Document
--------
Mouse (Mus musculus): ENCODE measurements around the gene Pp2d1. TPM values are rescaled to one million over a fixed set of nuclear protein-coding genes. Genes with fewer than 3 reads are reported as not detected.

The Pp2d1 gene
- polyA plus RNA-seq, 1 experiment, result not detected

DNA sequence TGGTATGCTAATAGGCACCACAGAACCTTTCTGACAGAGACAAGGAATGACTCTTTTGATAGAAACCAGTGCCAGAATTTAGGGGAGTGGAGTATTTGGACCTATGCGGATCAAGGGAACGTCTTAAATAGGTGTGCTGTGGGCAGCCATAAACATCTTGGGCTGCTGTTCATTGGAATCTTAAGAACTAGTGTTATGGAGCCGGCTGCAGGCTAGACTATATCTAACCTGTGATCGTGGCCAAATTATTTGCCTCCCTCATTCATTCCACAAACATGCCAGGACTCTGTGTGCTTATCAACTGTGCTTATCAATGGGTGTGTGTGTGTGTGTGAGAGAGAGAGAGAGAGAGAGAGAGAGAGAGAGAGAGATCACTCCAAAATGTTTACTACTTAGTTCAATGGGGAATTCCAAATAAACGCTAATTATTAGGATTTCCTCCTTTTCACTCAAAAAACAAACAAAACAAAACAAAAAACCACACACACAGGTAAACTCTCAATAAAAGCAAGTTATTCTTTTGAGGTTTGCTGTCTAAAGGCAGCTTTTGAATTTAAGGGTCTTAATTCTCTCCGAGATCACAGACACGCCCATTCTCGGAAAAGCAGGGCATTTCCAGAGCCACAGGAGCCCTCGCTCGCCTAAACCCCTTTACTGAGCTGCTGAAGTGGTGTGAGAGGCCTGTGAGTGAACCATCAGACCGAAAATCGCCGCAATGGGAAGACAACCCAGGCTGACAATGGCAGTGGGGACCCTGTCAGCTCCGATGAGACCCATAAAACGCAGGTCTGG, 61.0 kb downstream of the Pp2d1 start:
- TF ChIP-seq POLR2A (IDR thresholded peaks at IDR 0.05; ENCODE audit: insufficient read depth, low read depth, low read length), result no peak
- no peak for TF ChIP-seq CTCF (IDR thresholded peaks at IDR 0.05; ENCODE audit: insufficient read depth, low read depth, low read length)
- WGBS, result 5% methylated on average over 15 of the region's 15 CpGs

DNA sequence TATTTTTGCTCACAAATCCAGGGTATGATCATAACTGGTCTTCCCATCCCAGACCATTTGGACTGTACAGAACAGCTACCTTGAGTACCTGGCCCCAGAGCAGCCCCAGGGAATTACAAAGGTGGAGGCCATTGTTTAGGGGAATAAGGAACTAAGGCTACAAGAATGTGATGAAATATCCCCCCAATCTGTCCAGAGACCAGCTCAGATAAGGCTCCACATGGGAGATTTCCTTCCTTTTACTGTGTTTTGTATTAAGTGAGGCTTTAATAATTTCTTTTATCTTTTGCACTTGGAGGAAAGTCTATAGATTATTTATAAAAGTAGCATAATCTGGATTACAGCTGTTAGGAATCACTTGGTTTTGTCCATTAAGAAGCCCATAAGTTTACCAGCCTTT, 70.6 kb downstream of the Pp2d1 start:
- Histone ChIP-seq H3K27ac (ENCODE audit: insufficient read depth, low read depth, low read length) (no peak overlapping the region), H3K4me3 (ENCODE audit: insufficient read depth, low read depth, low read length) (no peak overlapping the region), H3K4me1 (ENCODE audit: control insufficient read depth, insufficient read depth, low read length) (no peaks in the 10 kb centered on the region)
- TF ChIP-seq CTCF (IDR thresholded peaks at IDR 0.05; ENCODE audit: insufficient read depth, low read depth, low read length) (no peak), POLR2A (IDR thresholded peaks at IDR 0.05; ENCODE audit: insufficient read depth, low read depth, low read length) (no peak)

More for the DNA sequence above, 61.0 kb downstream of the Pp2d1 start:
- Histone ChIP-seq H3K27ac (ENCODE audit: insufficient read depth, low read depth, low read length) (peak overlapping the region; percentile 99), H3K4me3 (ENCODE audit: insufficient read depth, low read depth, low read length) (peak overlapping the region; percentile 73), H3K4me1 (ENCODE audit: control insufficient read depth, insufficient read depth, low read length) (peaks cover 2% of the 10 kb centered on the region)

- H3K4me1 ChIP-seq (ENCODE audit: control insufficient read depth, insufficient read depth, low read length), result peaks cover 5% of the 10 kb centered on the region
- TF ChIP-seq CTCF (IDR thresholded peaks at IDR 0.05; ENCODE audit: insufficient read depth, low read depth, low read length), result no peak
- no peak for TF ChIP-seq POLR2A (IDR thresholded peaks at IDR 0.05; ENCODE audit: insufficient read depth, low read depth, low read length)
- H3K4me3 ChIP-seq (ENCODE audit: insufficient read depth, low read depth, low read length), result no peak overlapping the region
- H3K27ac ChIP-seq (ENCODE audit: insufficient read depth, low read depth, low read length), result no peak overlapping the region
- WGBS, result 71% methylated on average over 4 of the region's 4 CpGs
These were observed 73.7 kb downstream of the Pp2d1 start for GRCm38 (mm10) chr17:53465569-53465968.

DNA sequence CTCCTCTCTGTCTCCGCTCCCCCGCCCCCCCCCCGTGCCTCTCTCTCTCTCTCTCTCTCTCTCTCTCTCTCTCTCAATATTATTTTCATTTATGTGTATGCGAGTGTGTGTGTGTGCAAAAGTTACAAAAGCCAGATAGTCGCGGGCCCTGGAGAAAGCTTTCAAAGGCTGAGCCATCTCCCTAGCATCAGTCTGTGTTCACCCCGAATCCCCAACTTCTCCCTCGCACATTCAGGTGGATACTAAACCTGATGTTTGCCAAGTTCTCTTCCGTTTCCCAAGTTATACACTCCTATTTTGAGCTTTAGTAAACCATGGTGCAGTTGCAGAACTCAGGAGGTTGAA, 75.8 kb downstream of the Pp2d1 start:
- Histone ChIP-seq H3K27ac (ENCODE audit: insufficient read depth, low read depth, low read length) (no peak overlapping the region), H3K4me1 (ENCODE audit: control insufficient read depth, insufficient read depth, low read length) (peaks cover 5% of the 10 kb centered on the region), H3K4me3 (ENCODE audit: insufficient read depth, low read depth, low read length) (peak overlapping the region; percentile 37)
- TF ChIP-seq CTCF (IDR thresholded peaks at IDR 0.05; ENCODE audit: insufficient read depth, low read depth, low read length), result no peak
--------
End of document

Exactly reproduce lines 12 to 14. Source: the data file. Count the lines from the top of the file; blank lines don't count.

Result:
- Histone ChIP-seq H3K27ac (ENCODE audit: insufficient read depth, low read depth, low read length) (peak overlapping the region; percentile 99), H3K4me3 (ENCODE audit: insufficient read depth, low read depth, low read length) (peak overlapping the region; percentile 73), H3K4me1 (ENCODE audit: control insufficient read depth, insufficient read depth, low read length) (peaks cover 2% of the 10 kb centered on the region)

- H3K4me1 ChIP-seq (ENCODE audit: control insufficient read depth, insufficient read depth, low read length), result peaks cover 5% of the 10 kb centered on the region
- TF ChIP-seq CTCF (IDR thresholded peaks at IDR 0.05; ENCODE audit: insufficient read depth, low read depth, low read length), result no peak